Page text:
September 20, 2012 in City

Prosecutor intends to try man again on murder charge

Davis detained on bond
By The Spokesman-Review
 

Davis
(Full-size photo)

A man who had his first-degree murder conviction erased earlier this summer will remain in jail unless he can come up with a portion of his $500,000 bond that a judge handed down Wednesday.

Superior Court Judge Greg Sypolt in July ordered a new trial for Jeramie R. Davis, who had been sentenced in 2008 to 40 years in prison for the bludgeoning death of a 74-year-old adult-bookstore owner. Davis admitted to stealing pornography and sex toys from the store but denies killing John G. “Jack” Allen, saying the owner was dead when he got there.

Deputy Spokane County Prosecutor Dale Nagy told a jury in 2008 to disregard the fact that Davis’ DNA did not match that found on the baseball bat used to kill Allen. A retest of that evidence in 2011 came back as a match to Julio J. Davila, who was convicted earlier this year of the crime.

Despite that conviction, Nagy continues to argue that Davis worked with Davila and that he intends to try to convict Davis again for the killing.

“We believe the evidence still supports a charge of murder in the first degree,” Nagy said. “I believe there was sufficient evidence, although circumstantial evidence, that the two were accomplices.”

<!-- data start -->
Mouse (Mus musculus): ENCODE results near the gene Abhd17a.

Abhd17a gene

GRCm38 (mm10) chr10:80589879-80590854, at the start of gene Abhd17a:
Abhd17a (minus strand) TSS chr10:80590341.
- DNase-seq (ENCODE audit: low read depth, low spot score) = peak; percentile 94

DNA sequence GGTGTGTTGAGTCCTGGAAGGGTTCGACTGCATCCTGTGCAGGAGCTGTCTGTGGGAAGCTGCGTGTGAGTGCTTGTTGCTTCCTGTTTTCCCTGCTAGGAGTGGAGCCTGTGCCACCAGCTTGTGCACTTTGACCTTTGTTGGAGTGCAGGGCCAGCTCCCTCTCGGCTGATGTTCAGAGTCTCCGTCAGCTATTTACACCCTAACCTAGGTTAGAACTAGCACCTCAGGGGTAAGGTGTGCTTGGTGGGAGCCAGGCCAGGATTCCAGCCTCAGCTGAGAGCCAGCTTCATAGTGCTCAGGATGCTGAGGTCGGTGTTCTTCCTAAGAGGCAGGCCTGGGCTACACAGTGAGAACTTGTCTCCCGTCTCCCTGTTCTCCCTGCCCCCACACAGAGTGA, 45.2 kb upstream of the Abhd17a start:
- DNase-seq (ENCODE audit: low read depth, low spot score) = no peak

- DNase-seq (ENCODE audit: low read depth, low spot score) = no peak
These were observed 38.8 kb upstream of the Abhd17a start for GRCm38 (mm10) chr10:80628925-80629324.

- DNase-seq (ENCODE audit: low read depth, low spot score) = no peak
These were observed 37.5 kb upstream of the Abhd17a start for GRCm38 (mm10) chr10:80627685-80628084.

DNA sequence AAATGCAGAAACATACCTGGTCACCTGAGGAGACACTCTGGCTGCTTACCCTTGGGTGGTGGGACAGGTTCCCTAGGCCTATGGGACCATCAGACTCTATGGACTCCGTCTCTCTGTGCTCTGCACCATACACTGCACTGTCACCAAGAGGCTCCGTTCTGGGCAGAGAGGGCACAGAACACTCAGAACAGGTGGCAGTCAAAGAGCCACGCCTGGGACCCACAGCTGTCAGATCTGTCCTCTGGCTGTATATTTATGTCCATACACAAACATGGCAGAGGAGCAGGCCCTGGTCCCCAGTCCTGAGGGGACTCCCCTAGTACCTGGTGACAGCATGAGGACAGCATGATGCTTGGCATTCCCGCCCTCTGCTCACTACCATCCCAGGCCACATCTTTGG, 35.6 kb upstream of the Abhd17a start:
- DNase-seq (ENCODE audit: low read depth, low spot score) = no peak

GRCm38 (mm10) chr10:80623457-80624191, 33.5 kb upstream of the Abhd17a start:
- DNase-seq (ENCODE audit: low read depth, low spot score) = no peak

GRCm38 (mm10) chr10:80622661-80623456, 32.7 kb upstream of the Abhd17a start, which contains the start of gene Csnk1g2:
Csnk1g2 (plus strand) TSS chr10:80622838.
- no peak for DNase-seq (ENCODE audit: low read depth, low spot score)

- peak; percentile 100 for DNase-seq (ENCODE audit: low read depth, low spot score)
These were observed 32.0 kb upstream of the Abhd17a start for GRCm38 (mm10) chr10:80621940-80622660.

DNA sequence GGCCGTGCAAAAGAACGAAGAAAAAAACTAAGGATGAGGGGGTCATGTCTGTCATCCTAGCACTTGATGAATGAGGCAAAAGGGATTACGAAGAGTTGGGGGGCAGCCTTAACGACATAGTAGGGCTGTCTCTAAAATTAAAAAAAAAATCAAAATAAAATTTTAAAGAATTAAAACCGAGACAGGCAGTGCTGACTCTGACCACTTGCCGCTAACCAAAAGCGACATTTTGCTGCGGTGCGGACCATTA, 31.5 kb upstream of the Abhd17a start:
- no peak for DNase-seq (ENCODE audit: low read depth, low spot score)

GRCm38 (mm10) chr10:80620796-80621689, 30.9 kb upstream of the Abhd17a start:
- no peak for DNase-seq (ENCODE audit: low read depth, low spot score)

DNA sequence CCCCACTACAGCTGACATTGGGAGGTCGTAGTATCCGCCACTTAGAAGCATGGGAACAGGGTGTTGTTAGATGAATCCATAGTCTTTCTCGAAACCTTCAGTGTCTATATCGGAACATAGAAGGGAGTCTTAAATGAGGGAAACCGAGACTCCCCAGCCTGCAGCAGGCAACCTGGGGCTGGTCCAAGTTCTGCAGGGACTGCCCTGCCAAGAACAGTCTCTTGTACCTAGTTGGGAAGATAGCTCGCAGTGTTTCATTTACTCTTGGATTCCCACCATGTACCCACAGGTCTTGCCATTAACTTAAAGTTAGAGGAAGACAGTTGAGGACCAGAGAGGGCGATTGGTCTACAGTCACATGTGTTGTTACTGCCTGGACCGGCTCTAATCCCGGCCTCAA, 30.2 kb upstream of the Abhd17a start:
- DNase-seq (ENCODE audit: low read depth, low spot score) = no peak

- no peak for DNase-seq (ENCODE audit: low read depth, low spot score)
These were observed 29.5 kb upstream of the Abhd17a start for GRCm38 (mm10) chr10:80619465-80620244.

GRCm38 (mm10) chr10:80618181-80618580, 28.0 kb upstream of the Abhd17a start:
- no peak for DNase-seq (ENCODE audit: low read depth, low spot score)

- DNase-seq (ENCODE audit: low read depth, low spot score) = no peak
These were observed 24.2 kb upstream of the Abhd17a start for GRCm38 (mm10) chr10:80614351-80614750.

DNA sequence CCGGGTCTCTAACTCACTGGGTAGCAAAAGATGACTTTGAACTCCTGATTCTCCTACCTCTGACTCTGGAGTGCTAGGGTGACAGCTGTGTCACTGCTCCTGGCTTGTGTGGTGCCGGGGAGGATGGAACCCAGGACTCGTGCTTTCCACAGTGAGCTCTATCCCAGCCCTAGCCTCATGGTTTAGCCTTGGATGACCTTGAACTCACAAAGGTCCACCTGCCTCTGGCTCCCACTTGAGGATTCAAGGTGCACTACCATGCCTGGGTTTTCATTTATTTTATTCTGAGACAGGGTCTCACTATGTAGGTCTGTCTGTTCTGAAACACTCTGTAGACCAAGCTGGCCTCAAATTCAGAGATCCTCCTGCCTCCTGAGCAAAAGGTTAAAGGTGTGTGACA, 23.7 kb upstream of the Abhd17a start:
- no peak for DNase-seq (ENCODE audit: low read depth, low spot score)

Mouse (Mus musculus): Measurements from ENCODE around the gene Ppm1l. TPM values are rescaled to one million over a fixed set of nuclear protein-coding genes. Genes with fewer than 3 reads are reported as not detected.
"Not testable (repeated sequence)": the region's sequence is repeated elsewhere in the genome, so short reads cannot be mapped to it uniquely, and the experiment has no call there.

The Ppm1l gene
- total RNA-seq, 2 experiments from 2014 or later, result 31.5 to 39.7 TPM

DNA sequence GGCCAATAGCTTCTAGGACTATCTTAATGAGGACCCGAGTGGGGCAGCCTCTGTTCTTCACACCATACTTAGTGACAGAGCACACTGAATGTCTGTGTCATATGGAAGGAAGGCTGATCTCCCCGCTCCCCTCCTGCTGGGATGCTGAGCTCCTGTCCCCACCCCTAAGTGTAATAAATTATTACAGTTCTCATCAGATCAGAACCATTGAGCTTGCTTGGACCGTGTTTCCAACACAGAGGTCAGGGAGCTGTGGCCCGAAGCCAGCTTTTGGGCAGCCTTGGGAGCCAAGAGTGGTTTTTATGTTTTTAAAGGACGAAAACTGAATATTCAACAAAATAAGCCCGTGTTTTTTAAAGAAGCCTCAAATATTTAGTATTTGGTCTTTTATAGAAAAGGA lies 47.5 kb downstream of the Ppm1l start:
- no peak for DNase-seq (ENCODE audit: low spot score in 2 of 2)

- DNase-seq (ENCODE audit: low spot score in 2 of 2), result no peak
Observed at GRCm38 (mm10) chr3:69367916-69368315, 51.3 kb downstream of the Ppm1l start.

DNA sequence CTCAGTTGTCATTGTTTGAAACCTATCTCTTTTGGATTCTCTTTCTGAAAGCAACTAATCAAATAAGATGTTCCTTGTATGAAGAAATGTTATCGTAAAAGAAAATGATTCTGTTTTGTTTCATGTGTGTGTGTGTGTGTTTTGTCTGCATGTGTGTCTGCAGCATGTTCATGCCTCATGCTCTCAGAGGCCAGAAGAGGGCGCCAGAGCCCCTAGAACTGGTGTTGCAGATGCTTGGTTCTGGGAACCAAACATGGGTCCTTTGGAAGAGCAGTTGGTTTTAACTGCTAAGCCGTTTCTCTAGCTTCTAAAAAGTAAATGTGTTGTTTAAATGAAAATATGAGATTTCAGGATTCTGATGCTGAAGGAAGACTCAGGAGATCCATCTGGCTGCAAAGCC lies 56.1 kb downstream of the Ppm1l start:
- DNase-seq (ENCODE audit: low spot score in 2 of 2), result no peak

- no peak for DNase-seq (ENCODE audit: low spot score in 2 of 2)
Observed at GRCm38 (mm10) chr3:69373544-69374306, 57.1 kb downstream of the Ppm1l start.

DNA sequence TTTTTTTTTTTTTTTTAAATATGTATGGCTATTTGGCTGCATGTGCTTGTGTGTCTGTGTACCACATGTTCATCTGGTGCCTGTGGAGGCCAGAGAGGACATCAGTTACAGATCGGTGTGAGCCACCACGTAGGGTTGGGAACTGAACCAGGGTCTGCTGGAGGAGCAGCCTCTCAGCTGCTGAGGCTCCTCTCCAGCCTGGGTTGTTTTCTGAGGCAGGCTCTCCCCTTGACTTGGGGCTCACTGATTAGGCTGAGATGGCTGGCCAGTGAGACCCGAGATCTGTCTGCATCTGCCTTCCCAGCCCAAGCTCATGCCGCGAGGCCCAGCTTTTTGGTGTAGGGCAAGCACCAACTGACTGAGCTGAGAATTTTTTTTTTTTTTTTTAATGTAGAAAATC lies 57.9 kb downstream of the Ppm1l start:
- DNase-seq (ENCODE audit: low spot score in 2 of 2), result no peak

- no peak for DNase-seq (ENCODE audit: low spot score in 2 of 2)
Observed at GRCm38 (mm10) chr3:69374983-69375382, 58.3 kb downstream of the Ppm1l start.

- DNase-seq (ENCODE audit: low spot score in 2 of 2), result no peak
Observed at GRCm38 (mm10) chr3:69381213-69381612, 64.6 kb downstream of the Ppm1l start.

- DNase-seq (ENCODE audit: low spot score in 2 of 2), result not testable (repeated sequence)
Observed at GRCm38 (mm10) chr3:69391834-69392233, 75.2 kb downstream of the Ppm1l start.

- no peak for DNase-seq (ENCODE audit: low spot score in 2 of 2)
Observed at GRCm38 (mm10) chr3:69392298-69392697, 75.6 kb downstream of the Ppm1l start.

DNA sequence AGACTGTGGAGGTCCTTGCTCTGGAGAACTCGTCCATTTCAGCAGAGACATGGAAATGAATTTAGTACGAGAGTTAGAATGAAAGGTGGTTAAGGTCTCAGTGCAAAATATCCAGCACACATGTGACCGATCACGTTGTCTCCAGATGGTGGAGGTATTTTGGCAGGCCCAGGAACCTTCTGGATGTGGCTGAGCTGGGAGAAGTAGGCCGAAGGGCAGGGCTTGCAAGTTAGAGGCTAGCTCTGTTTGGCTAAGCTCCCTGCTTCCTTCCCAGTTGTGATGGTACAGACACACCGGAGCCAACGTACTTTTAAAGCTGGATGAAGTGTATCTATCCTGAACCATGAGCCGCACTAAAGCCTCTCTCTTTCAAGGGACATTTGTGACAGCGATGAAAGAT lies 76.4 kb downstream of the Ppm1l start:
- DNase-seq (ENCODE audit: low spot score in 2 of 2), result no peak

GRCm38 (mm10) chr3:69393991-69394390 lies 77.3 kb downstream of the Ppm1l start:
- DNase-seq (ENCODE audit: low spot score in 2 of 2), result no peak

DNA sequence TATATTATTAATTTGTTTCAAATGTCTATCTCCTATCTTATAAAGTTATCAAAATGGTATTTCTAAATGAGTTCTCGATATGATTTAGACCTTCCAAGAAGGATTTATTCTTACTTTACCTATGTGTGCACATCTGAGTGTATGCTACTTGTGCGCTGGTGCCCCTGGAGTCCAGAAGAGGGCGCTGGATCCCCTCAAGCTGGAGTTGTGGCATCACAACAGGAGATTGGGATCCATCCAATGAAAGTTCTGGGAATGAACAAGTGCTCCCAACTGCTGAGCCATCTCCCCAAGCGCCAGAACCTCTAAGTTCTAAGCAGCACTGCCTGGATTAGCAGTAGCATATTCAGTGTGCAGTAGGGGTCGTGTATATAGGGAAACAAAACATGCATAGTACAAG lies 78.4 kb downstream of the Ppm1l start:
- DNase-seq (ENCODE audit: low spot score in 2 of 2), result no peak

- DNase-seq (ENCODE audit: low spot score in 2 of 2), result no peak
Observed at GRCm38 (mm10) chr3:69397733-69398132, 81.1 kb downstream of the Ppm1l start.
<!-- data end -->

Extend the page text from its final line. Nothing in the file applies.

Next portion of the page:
Nagy said investigators had a confidential informant and statements Davis made to others indicating he worked with somebody during the heist. But the previous judge barred that evidence from the 2008 trial.

Anna Tolin, of the Innocence Project Northwest Clinic, sought to have Sypolt force Nagy to update the charging documents, which still indicate that Davis used the bat to kill Allen.

“There was an exhaustive effort … to show whether they were accomplices,” Tolin said, and Spokane police Detective Tim Madsen “testified that there was no link discovered.”

It was Madsen’s latest report that appeared to help Davis get the new trial. Madsen submitted a report on June 19 that questioned whether Davis had been wrongly convicted of murder.

“Mr. Davis denied knowing or having any involvement with Julio Davila,” Madsen wrote in the court record. “Mr. Davis maintains he was innocent of the murder of John Allen – the new evidence may make Mr. Davis’ claims more plausible.”

Sypolt asked the attorneys to work out remaining issues and agree upon a trial date for this fall.


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